to regularly scheduled visits for treatment and evaluation for up to a year.  The client must allow a total of three biopsies to be taken (one pre-treatment and two during treatment) to assess the patient's response to the vaccine.  These biopsy procedures require the patient to be profoundly sedated or anesthetized.  No additional medication may be given once the patient is enrolled in the study.  Procedures or treatments unrelated to the study will be the owner's financial responsibility.

Financial Incentives:  The owner pays for the initial diagnostic work up, usually $300 to $400.  The study pays for all treatment procedures and for all evaluation  recheck visits for a period of one year. For more information regarding financial incentives, please contact the Consult Coordinator at
970-297-4195.

Patient Disease:  Canine Hemangiosarcoma of the Spleen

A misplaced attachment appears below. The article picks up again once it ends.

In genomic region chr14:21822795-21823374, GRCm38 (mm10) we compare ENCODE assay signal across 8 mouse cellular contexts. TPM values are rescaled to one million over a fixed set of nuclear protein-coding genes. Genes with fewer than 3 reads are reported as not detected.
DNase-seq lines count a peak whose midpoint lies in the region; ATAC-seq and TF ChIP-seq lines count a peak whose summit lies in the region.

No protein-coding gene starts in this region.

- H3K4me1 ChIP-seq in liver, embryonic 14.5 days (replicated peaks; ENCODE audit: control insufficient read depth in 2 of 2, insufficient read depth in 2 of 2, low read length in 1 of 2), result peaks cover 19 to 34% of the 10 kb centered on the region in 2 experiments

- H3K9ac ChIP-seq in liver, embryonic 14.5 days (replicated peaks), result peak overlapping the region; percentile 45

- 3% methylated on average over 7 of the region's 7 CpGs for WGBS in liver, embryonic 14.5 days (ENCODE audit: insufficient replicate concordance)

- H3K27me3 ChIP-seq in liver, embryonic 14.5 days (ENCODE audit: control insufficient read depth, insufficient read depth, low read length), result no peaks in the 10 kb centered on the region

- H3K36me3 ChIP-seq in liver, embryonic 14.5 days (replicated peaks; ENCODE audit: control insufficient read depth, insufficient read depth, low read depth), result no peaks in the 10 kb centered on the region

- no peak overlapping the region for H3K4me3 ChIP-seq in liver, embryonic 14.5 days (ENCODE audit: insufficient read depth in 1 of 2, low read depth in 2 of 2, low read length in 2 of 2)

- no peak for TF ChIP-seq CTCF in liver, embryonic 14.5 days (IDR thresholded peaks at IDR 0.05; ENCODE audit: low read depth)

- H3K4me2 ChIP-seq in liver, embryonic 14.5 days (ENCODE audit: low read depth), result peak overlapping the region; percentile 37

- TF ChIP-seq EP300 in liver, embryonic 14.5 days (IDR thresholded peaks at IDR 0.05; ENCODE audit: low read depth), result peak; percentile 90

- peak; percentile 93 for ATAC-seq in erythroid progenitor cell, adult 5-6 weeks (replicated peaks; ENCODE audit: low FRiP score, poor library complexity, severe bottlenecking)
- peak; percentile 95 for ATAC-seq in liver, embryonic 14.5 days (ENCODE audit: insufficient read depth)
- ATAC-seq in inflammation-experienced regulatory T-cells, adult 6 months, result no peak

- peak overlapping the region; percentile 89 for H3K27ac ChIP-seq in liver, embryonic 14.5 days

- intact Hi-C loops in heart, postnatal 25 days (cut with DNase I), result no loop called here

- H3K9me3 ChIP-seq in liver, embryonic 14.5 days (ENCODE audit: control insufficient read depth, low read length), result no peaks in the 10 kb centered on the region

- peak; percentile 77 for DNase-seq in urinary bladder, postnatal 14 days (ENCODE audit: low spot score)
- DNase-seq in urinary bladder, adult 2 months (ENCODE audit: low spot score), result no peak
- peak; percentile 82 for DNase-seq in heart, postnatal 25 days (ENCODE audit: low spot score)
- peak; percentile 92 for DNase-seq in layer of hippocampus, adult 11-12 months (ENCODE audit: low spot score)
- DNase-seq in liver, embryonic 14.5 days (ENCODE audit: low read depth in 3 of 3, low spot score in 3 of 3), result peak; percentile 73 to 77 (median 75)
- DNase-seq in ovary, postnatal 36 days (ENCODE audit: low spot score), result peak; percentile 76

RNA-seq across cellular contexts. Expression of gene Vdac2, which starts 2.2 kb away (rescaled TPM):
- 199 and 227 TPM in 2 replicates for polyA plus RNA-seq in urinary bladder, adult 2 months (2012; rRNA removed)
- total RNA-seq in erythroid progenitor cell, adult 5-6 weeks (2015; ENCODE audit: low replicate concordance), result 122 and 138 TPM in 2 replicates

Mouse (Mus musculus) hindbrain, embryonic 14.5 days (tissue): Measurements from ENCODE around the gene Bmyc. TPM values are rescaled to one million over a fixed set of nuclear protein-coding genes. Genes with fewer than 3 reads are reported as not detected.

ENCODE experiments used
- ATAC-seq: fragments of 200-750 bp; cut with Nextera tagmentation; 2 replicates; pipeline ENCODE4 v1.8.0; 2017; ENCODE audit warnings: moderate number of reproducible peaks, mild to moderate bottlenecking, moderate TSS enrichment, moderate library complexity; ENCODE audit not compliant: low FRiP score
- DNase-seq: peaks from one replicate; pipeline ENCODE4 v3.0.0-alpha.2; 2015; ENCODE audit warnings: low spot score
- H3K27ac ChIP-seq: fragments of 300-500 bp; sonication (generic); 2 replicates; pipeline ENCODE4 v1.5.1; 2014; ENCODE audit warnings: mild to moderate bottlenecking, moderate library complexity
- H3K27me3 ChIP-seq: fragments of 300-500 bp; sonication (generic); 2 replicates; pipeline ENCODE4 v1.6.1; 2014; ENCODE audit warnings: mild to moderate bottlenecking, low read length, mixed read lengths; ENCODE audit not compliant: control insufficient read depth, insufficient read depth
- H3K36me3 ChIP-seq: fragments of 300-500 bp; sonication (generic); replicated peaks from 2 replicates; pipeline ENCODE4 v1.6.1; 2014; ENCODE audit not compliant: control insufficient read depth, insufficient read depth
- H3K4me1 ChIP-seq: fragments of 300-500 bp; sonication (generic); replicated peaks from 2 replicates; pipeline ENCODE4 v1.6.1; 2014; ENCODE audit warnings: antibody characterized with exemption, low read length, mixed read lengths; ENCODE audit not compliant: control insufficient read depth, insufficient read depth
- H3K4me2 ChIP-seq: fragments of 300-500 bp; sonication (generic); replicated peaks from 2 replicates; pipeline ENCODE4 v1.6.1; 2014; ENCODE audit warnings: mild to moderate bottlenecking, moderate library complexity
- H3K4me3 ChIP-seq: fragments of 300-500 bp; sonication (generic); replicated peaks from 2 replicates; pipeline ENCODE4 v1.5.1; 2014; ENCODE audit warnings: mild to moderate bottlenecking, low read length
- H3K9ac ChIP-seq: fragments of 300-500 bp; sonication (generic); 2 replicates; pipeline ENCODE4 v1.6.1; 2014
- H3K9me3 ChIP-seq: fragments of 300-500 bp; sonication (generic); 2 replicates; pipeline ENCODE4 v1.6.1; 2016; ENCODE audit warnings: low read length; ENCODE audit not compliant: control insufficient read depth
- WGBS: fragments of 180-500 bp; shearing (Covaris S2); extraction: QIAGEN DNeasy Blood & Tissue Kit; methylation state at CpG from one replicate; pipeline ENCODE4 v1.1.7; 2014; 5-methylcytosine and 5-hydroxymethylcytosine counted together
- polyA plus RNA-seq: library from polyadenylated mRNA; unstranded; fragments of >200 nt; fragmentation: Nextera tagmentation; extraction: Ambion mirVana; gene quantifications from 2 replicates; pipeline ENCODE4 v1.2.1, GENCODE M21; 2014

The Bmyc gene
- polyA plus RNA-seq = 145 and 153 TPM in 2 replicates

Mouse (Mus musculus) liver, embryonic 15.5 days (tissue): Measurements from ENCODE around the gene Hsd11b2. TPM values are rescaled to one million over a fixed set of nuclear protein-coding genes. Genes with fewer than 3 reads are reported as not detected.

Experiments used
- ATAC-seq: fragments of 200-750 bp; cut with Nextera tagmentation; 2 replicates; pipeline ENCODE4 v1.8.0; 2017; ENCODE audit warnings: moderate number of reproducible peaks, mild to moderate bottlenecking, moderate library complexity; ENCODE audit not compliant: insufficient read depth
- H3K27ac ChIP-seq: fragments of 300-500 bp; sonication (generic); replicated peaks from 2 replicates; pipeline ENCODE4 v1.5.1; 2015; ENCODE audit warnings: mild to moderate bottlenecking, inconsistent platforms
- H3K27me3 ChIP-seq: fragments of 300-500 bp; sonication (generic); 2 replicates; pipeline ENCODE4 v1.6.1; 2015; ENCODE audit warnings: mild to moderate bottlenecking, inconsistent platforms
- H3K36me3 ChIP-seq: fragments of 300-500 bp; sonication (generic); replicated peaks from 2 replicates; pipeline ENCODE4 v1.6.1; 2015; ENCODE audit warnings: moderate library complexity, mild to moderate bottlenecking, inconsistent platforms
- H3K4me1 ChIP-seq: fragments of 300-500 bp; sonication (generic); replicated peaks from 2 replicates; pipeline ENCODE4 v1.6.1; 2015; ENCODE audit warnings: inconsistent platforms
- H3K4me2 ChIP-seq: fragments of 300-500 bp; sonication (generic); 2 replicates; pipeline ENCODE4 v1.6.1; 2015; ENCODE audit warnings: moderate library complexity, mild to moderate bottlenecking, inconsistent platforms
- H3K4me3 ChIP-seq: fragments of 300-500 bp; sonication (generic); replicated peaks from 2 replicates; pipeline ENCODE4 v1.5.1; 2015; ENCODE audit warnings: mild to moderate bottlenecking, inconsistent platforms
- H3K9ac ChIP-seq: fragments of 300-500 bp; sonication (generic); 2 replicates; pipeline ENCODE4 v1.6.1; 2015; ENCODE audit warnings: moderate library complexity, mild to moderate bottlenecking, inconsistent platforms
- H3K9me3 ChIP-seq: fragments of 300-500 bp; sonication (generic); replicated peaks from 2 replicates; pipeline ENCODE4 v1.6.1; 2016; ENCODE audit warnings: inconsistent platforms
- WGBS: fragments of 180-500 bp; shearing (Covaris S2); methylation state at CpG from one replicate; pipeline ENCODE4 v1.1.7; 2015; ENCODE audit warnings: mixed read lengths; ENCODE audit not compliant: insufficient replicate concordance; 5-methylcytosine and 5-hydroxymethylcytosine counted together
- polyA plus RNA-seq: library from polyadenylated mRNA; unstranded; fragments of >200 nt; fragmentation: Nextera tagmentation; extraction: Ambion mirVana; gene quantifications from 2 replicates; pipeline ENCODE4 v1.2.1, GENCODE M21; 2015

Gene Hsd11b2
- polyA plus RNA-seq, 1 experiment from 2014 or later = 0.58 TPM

Study Name:  Hemangiosarcoma Metronomic Chemotherapy Study

Purpose of the Study:  The purpose of this study is to evaluate the effectiveness of metronomic chemotherapy for the treatment of canine splenic hemangiosarcoma.  Metronomic chemotherapy is a method of delivering chemotherapeutic agents at lower doses, but administering the doses more often.  This study is designed as a randomized clinical trial.  There are two treatment groups.  One group receives doxorubicin (Adriamycin) chemotherapy every two weeks for five treatments.  The  other group receives metronomic chemotherapy using etoposide, cyclophosphamide, and piroxicam.